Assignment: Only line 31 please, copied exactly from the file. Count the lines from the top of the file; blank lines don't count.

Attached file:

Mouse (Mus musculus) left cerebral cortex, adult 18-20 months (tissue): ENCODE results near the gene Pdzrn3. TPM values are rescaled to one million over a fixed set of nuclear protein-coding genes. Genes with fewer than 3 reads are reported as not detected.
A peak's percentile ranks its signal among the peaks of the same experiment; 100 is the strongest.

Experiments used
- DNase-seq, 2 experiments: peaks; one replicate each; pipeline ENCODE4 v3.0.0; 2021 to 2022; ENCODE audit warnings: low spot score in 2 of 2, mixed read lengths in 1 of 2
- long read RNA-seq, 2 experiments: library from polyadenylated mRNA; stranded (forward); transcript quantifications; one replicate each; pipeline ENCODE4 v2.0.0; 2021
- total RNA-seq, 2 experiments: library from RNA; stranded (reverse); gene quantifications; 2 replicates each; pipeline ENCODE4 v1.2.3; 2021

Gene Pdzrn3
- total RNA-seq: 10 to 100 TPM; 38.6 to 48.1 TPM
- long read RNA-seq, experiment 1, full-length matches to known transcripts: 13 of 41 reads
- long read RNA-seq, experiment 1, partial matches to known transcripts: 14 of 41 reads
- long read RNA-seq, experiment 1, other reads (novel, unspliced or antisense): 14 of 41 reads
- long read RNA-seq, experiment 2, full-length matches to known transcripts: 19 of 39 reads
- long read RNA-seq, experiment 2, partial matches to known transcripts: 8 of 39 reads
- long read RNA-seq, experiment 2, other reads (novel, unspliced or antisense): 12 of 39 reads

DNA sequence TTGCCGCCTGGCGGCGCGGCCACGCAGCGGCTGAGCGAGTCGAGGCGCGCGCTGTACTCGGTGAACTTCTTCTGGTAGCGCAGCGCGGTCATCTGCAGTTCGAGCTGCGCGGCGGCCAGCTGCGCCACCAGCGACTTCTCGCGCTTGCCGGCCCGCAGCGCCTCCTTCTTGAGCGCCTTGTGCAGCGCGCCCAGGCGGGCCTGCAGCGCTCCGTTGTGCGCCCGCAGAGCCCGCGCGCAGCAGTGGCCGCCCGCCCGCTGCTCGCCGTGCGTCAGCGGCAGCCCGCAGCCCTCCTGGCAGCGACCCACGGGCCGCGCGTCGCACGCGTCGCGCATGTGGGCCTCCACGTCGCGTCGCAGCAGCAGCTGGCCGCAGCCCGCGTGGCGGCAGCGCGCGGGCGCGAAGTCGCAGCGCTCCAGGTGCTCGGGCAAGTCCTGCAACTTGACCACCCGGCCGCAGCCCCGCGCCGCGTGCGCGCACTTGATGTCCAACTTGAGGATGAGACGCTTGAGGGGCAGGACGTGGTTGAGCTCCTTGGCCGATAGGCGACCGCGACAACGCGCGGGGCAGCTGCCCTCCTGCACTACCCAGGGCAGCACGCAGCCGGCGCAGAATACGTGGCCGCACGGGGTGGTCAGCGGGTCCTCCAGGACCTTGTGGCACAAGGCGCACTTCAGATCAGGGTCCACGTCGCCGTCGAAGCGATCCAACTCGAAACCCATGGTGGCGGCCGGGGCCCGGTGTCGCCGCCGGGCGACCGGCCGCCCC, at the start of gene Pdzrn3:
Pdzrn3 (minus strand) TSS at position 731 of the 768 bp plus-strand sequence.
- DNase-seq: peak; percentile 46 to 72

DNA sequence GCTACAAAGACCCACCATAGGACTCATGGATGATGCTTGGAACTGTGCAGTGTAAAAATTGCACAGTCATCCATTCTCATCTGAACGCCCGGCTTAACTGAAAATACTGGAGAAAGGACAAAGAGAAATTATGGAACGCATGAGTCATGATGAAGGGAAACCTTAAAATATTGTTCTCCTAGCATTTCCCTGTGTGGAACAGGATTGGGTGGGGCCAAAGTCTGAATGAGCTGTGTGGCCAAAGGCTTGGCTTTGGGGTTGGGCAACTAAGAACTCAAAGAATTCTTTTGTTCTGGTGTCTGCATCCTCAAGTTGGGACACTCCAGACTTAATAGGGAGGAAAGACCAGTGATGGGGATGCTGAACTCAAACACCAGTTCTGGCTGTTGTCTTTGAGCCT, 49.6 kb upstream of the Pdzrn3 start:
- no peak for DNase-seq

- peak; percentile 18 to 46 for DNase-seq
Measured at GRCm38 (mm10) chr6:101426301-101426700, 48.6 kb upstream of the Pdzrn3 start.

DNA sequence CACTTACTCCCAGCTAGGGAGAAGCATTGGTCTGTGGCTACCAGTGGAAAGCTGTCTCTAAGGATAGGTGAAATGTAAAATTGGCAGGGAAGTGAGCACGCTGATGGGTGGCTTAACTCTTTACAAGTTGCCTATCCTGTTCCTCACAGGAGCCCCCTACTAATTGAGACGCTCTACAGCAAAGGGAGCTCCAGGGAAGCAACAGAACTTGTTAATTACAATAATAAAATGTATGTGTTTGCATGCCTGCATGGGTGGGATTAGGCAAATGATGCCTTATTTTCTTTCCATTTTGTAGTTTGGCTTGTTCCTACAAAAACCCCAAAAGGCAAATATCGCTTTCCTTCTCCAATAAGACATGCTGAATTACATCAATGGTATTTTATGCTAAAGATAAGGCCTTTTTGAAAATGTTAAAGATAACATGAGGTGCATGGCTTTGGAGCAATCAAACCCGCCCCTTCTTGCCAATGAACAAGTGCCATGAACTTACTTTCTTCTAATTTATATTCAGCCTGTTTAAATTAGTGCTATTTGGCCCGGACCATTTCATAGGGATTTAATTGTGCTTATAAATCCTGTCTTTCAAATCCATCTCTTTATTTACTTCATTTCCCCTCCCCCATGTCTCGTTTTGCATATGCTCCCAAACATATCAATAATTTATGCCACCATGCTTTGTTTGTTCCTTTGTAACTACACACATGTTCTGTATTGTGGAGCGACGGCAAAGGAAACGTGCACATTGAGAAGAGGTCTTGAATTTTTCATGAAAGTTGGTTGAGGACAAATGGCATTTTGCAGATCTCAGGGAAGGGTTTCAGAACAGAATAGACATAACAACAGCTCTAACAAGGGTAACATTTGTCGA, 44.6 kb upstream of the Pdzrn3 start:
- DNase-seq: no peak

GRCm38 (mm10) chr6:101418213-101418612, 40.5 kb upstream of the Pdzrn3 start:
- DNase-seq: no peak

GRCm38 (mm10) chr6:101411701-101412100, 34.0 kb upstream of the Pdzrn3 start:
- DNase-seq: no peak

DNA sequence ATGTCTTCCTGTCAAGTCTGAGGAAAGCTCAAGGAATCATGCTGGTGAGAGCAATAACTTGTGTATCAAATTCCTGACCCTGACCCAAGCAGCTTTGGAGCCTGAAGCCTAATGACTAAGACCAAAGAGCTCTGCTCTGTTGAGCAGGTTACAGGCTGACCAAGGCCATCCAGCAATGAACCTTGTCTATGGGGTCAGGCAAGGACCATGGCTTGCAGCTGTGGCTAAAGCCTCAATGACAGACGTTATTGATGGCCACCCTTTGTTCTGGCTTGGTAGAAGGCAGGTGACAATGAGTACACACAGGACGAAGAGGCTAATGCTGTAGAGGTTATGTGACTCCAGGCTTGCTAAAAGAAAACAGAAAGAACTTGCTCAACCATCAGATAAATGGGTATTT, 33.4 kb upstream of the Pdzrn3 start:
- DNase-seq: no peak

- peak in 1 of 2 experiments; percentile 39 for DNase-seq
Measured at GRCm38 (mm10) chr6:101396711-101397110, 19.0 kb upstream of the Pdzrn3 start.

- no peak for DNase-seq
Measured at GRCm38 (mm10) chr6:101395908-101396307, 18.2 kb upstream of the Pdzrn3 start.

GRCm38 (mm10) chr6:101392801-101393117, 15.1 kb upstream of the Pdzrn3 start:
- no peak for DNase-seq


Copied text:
Measured at GRCm38 (mm10) chr6:101396711-101397110, 19.0 kb upstream of the Pdzrn3 start.